> > > > > > > Hi, > > > > > > > In the literature, there is a common claim made that the performance > > > > > > of MUSIC for direction of arrival estimation (DOA) is affected when > > > > > > the wrong number of directional sources is assumed. There is no > > > > > > argument presented to support this claim, nor any references given, > > > > > > just the claim. > > > > > > The claims may or may not be true, depending on exactly > > > > > how &#2013266080;they are phrased. Do you have any pointers to where > > > > > such claims are made? > > > > > This claim is found in a good many papers on the topic of signal > > > > enumeration. Two that make the statement clearly are: > > > > 1) IEEE Trans Acc, Speech, and Signal Processing, vol. 38, no. 11, > > > > 1990 > > > > "On Information Theoretic Criteria...." by Wong, Zhang, Reilly, and > > > > Yip > > > > (see text after eqn 5 in article) > > > > 2) IEEE Trans Signal Processing, vol. 39, no. 8, 1991 > > > > "A Parametric Method for Determining the Number of Signals in Narrow- > > > > Band Direction Finding" > > > > by Wu and Fuhrman (see first paragraph) > > > > > > There are several causes for inaccuracies in the MUSIC-type > > > > > estimators. One is the SNR, others are related to wrong order > > > > > estimates, like if there in reality are 4 signals present, > > > > > but the order estimator only finds 3 of them. In such cases, > > > > > it is likely that at least some of the DoAs are off, either > > > > > because the SNR is low or the 'missing' signal lies very close > > > > > to one of the others. If the 'missing' signal has a significantly > > > > > smaller amplitude than the others, the remaining DoA estimates > > > > > might be accurate anyway. > > > > > Your line of reasoning is pretty much what makes me doubt this claim. > > > > A source that is missed, is most likely missed because its SNR is very > > > > small. > > > > Not necesarily. There can be any number of reasons why a > > > source is missed. Small SNR is just one of them. > > > > There is one aspect of order estimators you need to be > > > aware of: For AR models, order estimators are formally > > > are derived from statistical analyses of the reflection > > > coefficients that represent signal residuals during the > > > Levinson recursion. > > > > MUSIC can not be represented as a Levinson recursion, > > > it's based on eigenvector decompositions. So the *formal* > > > statistical analysis, which works on the reflection > > > coefficients, don't work with the eigenvalues. > > > > Now, this does *not* mean that oprder estimators do not > > > work with eigenvector decompositions - they do. It means > > > that one has bodged a tool to work in a context it was > > > not designed for. Which also goes a long way to explain > > > why order estimates might be off from time to time, with > > > no apparent reason. > > > If you consider this from a math point of view, the basic fact is that > > the notion of a "signal subspace" and a "noise subspace" are fiction. > > There is a lot about this simple picture that from a mathematical > > point of view is not well understood, and probably should be > > investigated more. > > No, there isn't. The terms are well-defined, the maths simple. > As long as one is comfortable with N-dimensional complex-valued > vector spaces. But those are just a matter of familiarization, > like i = sqrt(-1). A big hurdle for the newbie, second nature > to the somewhat more experienced. >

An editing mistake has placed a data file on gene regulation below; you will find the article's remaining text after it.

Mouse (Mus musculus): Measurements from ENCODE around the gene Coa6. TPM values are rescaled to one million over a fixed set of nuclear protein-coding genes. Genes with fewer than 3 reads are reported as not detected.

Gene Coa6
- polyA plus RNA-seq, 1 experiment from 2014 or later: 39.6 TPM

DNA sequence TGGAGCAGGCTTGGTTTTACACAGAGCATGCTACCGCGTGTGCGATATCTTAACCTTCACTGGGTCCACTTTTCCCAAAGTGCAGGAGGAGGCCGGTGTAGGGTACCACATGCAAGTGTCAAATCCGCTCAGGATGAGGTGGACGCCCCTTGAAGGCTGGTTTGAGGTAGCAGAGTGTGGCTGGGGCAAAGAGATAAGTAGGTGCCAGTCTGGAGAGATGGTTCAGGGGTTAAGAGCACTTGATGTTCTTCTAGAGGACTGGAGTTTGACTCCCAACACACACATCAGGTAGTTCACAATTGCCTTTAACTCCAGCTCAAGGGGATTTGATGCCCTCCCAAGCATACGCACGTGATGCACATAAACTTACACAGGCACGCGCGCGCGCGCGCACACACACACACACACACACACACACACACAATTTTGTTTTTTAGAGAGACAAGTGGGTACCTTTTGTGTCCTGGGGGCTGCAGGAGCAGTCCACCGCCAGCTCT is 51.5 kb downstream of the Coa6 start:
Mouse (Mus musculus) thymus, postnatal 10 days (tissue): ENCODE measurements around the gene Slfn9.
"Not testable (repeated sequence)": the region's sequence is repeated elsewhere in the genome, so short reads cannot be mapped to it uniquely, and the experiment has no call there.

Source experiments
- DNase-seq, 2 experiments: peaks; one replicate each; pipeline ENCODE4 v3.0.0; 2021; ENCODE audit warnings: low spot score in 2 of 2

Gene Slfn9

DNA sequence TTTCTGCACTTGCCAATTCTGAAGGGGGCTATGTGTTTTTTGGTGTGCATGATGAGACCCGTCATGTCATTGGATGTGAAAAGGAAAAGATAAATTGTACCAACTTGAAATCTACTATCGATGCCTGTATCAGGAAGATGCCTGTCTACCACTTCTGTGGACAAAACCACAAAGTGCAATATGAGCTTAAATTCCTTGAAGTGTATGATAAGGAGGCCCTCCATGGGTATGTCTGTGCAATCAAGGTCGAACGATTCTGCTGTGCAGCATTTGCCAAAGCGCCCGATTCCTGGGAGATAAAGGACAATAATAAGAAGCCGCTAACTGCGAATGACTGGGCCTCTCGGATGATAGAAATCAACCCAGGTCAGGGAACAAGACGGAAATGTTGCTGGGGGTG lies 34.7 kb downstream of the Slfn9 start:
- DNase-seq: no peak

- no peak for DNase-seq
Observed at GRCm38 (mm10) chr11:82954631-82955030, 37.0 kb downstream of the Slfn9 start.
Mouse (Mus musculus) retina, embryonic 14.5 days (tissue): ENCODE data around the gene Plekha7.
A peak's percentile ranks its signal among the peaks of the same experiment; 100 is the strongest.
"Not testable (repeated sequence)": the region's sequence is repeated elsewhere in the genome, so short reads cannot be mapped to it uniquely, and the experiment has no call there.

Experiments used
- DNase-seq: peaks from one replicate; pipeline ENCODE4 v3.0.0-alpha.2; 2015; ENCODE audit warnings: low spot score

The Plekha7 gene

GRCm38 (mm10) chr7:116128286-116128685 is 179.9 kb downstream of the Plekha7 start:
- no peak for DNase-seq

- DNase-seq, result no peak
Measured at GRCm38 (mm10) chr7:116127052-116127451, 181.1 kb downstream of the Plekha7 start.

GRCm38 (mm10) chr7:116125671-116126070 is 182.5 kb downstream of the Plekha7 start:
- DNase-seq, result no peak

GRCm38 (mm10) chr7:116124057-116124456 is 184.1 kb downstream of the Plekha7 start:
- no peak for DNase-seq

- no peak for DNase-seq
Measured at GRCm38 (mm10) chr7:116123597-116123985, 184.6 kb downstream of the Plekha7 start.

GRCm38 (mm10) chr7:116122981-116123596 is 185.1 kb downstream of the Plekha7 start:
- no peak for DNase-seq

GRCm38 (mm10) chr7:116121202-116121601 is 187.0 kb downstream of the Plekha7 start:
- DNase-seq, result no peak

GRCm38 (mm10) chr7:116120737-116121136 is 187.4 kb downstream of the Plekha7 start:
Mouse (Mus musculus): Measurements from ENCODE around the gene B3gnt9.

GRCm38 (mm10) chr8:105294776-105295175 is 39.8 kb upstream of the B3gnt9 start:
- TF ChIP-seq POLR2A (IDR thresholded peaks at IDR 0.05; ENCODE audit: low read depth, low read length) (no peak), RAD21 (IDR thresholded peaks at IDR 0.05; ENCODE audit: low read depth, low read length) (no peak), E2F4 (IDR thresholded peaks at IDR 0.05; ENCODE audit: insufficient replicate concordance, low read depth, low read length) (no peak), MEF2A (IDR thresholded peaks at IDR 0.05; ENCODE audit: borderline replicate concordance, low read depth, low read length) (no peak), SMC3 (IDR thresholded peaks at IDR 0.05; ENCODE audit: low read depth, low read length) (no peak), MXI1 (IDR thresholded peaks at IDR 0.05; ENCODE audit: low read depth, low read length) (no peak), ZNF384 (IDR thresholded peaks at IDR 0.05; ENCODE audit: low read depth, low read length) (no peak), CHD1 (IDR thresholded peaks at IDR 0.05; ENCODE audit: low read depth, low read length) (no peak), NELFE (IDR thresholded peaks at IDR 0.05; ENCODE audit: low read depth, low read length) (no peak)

I doubt it. I'm a PhD in math and I know from my experience that there is a fair amount of algebraic geometry involved in understanding array manifolds. I've corrected the errors of many engineers who don't understand what a complex Steifel manifolds (or even a manifold for that matter), let alone its topology, so I know this from experience to be the case.
> > > > The components of the stronger sources on the evr that gets > > > > dropped from the signal subspace and gets put into the noise sub-space > > > > cannot be that large, so when you run say Spectral MUSIC, > > > > Spectral MUSIC is...? If you are talking about the MUSIC > > > pseudo spectrum, keep in mind that there is no information > > > about the signal spectrum encoded in the pseudo spectrum. > > > There are two basic types of MUSIC: "spectral" MUSIC (which is what > > was originally proposed by Schmidt) and "ROOT" MUSIC (which is a > > simple extension of spectral MUSIC that works a bit better). > > Estimates about the source AOAs can be made (if again we make a boat- > > load full of assumptions ;>)) from both. > > MUSIC is Scmhidt's original method that in principle works > with arrays of any geometry. The Root MUSIC is an ad-hoc > adaption for the case of Uniform Linear Arrays. It might have > been an interesting alternative, were it not for other methods > that addressed the ULA directly, which turned out to be far > more computationally efficient. > > > > > > > the location > > > > where the reciprocal of the projection of the steering vectors onto > > > > the noise subspace has its max value should not change appreciably. > > > > Remember, you are working D-manifolds in an P-dimensional > > > complex-valued vector space. Don't expect your intuition > > > to be of the best help... > > > > > > No easy answers. > > > > > > > Does this reasoning sound like the justification for the claim about > > > > > > MUSIC I presented, or is there something else I am missing? > > > > > > Yes, there is. > > > > > > MUSIC-type estimators (meaning all estimators which > > > > > implicitly or explicitly use a covariance matrix of > > > > > order P to estimate the parameters of D signals) *fail* > > > > > *unconditionally* when D >=P. > > > > > The noise in the system (i.e. AWGN in the channels) will guarantee > > > > that the covariance matrix has full rank. This condition is certainly > > > > satisfied in all of the professional treatments of MUSIC you see in > > > > the lit. > > > > You need to think one step further: The basis for the > > > noise subspace needs to be of rank at least 1 for MUSIC > > > and friends to work. Once you have a signal that contains > > > P (or P/2) or more sinusoidals, this no longer holds and > > > MUSIC fails unconditionally. > > > > > I am assuming the are are less sources than antennas here. > > > > You can certainly do that for academic purposes. That's > > > a very stupid thing to do in the real world. > > > Not really. In many applications the cost of the array alone prohibits > > you from using a large array size and you have to make that > > assumption. > > That's the blunder you and everybody else who try to use these > methods make: The fact that you assume that the sensor will > never see more than a small number of sources, does not > prevent that from happening. > > So when (not if) the case of D >=P happens, the system breaks > down. Your clients are left in a void where nothing works, and > you don't understand why. > > Before you try and make a living out of this (your lack > of historical knowledge and the statement above are > certain give-aways), take some time to think through the > legal obligations that are activated once you charge > somebody for your advice or systems: You might very well > be liable to damage compensations for any glitch or problem > that are caused by your advice or system. > > If your clients hire me to review your system after a > failure, I will waste no time in suggest you might be > guilty of professional misconduct or fraud, if I find > you used MUSIC and only assumed (as opposed to ensured) > that the D < P. >